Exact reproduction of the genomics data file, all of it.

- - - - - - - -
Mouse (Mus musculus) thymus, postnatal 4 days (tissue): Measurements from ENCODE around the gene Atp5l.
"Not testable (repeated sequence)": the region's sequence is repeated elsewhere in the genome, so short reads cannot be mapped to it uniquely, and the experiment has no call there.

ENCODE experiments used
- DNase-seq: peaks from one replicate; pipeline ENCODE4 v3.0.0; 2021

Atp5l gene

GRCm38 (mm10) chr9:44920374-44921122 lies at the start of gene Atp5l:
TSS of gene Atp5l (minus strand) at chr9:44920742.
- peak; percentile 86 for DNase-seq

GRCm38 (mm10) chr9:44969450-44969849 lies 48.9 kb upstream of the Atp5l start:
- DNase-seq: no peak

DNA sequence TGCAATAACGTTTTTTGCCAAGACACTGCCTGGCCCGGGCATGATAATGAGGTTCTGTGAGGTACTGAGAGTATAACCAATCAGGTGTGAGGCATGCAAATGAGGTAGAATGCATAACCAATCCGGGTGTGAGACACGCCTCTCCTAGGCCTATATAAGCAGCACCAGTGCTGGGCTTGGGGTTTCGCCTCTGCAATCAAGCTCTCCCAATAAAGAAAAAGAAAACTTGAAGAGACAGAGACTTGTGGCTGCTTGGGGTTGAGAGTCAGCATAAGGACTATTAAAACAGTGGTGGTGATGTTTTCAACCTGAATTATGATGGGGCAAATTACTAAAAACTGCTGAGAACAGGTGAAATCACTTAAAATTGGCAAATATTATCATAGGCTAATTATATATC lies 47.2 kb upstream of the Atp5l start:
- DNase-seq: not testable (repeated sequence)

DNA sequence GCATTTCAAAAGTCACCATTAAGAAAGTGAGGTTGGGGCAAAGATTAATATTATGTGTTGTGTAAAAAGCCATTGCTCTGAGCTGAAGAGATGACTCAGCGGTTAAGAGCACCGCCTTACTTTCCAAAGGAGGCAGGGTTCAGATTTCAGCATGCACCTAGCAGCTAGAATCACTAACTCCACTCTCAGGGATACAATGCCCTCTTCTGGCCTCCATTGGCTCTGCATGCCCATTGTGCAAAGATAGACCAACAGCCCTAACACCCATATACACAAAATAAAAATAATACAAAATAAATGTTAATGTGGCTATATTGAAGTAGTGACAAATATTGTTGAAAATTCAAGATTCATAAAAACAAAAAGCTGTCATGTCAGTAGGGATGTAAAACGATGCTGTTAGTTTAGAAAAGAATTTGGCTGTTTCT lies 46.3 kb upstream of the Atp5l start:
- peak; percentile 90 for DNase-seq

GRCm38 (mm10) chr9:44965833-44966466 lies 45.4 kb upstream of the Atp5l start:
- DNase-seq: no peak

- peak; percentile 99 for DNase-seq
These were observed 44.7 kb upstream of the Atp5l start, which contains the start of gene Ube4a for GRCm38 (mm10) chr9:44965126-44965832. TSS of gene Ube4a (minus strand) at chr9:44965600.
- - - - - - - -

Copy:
Mouse (Mus musculus) thymus, postnatal 4 days (tissue): Measurements from ENCODE around the gene Atp5l.
"Not testable (repeated sequence)": the region's sequence is repeated elsewhere in the genome, so short reads cannot be mapped to it uniquely, and the experiment has no call there.

ENCODE experiments used
- DNase-seq: peaks from one replicate; pipeline ENCODE4 v3.0.0; 2021

Atp5l gene

GRCm38 (mm10) chr9:44920374-44921122 lies at the start of gene Atp5l:
TSS of gene Atp5l (minus strand) at chr9:44920742.
- peak; percentile 86 for DNase-seq

GRCm38 (mm10) chr9:44969450-44969849 lies 48.9 kb upstream of the Atp5l start:
- DNase-seq: no peak

DNA sequence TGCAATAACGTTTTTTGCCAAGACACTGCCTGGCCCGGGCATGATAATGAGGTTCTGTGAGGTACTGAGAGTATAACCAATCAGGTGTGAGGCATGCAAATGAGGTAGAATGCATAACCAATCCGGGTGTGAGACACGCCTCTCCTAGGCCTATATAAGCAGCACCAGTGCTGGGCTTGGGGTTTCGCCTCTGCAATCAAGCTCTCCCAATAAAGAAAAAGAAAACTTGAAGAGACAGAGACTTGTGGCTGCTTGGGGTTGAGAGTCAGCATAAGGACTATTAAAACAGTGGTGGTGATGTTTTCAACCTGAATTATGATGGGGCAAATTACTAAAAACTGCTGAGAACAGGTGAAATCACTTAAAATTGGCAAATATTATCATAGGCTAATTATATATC lies 47.2 kb upstream of the Atp5l start:
- DNase-seq: not testable (repeated sequence)

DNA sequence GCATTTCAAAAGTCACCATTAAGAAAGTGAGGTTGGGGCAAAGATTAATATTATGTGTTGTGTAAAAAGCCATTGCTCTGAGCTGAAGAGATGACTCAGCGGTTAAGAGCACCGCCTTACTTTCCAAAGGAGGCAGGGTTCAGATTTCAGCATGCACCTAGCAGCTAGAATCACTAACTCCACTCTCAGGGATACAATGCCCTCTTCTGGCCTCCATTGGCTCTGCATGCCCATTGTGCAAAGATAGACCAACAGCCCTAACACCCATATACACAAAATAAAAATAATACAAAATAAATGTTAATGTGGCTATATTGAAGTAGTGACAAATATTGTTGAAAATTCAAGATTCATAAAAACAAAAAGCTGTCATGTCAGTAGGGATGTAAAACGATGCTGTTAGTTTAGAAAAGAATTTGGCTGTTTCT lies 46.3 kb upstream of the Atp5l start:
- peak; percentile 90 for DNase-seq

GRCm38 (mm10) chr9:44965833-44966466 lies 45.4 kb upstream of the Atp5l start:
- DNase-seq: no peak

- peak; percentile 99 for DNase-seq
These were observed 44.7 kb upstream of the Atp5l start, which contains the start of gene Ube4a for GRCm38 (mm10) chr9:44965126-44965832. TSS of gene Ube4a (minus strand) at chr9:44965600.